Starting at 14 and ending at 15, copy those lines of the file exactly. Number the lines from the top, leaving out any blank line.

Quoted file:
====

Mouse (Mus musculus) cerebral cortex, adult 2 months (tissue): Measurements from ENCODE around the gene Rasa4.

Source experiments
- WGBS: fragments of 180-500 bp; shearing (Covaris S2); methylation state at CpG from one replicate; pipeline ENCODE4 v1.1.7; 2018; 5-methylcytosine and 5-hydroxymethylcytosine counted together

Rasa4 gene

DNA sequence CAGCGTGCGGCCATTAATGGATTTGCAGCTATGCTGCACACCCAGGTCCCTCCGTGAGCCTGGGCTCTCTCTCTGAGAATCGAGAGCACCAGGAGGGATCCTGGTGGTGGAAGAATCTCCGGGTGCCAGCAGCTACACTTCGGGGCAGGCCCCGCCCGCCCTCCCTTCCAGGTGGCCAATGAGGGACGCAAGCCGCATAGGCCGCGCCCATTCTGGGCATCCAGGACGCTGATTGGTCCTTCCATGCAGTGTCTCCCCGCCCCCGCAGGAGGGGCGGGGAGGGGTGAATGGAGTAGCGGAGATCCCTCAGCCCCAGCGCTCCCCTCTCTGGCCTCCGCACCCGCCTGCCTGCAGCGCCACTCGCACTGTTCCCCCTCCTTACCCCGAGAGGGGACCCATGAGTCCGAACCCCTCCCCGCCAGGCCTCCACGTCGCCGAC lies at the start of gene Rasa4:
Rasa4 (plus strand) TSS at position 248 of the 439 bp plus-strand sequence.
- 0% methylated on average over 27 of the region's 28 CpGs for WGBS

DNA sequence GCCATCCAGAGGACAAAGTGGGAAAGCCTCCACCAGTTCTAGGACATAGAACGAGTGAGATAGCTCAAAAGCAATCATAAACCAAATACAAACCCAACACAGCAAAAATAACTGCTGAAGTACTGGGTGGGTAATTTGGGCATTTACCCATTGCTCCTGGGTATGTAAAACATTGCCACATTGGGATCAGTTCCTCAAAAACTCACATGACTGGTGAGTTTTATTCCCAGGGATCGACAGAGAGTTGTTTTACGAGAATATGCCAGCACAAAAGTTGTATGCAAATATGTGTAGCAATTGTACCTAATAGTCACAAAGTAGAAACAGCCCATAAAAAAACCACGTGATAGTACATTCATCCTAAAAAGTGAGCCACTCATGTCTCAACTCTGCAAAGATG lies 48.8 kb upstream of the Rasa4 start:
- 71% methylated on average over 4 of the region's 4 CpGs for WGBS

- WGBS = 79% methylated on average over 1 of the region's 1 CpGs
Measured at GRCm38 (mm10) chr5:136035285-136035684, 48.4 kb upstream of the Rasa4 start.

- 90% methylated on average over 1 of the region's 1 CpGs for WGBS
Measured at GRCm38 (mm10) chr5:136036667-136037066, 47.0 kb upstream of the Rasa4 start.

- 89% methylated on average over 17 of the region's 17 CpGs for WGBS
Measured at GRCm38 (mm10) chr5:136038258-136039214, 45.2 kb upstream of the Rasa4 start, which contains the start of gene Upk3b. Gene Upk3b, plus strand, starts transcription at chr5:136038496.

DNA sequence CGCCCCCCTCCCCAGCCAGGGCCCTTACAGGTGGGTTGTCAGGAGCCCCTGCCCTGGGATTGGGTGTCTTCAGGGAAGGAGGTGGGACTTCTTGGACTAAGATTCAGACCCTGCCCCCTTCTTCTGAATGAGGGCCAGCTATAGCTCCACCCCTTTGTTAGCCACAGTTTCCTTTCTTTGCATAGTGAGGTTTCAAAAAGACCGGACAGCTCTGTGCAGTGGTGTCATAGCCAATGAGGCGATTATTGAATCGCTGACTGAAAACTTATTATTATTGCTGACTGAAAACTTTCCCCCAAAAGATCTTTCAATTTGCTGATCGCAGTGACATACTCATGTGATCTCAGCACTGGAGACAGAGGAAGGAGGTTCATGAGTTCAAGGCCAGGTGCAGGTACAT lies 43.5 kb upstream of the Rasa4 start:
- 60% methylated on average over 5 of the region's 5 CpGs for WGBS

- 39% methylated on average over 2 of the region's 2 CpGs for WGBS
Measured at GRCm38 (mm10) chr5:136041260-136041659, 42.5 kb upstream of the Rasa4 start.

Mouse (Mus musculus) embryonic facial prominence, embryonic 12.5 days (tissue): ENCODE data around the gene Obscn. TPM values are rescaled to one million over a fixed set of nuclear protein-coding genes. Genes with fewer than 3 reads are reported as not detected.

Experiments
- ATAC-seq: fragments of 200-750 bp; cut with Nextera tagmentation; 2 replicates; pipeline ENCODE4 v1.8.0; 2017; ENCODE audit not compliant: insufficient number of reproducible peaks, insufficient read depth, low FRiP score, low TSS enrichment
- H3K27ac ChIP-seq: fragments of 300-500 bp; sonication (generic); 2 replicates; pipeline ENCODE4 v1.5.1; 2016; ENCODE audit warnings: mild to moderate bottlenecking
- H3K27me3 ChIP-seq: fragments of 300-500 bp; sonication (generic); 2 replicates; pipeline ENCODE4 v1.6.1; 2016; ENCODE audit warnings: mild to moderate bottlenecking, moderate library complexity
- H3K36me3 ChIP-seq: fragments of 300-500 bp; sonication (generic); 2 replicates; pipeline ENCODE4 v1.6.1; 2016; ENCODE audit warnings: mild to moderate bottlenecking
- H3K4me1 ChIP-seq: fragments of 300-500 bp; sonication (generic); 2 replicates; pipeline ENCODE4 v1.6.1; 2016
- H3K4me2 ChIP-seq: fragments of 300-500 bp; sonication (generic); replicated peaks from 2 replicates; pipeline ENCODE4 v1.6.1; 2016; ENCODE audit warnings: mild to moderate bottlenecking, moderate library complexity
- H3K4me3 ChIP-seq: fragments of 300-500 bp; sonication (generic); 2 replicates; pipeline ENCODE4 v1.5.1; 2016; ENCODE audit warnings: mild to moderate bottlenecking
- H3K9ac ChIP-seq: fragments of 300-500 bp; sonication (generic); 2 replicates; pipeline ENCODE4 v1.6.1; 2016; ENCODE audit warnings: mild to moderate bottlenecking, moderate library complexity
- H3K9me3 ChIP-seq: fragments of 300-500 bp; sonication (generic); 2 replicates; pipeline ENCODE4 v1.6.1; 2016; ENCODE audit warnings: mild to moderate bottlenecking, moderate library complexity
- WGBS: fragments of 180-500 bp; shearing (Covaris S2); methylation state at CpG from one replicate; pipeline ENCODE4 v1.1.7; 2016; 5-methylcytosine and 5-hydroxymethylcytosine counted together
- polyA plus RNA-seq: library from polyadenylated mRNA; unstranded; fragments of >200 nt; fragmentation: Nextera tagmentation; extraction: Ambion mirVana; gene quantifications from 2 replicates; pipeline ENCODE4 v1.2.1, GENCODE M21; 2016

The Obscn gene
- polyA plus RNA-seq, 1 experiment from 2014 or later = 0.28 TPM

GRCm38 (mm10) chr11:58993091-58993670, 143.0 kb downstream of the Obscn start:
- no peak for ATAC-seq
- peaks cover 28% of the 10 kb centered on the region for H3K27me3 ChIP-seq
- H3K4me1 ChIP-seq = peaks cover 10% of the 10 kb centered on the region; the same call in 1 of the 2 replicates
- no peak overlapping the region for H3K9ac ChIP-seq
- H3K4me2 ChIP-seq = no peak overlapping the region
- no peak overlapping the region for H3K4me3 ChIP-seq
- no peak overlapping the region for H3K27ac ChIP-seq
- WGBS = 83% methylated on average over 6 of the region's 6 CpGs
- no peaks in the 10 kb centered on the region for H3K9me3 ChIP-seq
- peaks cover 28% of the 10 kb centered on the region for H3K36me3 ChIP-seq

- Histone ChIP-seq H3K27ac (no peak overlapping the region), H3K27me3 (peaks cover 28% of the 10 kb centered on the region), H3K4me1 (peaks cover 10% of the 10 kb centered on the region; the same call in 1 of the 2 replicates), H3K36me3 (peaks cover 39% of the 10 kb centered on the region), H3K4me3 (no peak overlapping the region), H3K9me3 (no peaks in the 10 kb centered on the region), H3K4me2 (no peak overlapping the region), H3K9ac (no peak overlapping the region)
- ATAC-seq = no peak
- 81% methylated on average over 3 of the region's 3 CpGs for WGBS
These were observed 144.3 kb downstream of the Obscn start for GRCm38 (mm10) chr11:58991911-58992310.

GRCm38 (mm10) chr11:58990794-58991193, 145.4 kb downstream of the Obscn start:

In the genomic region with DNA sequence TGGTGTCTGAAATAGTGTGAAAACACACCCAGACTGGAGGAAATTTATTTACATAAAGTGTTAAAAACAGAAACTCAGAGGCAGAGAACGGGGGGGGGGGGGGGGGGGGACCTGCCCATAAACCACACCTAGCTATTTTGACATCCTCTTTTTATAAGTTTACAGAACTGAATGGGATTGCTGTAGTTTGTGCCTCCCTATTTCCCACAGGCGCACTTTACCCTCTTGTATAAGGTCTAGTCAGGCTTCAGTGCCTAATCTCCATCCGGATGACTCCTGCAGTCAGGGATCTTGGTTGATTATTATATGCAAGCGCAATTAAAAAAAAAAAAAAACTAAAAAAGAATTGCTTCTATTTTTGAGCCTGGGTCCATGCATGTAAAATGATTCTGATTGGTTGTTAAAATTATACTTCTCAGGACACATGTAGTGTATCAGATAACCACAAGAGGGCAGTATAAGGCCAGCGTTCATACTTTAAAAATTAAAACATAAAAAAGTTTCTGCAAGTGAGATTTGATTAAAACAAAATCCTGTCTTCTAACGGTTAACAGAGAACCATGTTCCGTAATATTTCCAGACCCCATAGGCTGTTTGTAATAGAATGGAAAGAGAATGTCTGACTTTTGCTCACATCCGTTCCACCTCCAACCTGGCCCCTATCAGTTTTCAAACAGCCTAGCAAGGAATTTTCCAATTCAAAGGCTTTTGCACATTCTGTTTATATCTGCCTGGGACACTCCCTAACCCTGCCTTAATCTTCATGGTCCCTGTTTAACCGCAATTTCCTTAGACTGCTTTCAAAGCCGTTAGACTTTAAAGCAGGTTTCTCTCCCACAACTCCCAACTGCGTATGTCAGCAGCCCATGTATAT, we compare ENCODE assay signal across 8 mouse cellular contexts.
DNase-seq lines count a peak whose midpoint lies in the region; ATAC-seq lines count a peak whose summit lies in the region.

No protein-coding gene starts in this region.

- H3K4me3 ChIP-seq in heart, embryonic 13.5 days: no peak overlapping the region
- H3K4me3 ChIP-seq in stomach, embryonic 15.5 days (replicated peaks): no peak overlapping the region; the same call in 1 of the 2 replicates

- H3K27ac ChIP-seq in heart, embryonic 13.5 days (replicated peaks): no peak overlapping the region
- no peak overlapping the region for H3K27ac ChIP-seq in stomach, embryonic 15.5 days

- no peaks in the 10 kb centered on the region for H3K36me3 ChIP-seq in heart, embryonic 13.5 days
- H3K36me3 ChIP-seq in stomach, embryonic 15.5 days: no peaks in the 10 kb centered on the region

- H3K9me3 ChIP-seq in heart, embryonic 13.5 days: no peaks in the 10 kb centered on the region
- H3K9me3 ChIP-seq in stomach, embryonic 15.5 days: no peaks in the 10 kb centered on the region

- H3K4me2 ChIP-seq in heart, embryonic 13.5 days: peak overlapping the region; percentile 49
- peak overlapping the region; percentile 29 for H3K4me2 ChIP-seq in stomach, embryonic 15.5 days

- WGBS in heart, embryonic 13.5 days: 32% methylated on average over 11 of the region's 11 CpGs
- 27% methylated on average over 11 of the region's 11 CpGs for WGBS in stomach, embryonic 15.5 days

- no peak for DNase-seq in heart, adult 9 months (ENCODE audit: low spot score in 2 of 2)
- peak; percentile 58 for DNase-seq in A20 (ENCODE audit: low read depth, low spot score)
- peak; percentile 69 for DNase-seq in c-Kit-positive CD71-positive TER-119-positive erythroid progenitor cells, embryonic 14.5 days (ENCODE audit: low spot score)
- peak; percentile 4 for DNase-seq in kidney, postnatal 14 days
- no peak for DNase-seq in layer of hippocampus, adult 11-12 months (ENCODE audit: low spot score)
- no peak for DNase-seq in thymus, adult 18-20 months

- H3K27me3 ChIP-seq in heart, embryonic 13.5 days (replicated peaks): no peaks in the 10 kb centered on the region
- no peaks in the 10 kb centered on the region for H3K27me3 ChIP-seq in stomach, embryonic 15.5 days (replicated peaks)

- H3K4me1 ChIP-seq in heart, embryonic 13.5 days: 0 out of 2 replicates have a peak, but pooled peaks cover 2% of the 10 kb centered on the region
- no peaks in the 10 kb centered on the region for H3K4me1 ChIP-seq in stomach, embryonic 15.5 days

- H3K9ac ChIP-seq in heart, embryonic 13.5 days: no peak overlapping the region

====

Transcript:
- 89% methylated on average over 17 of the region's 17 CpGs for WGBS
Measured at GRCm38 (mm10) chr5:136038258-136039214, 45.2 kb upstream of the Rasa4 start, which contains the start of gene Upk3b. Gene Upk3b, plus strand, starts transcription at chr5:136038496.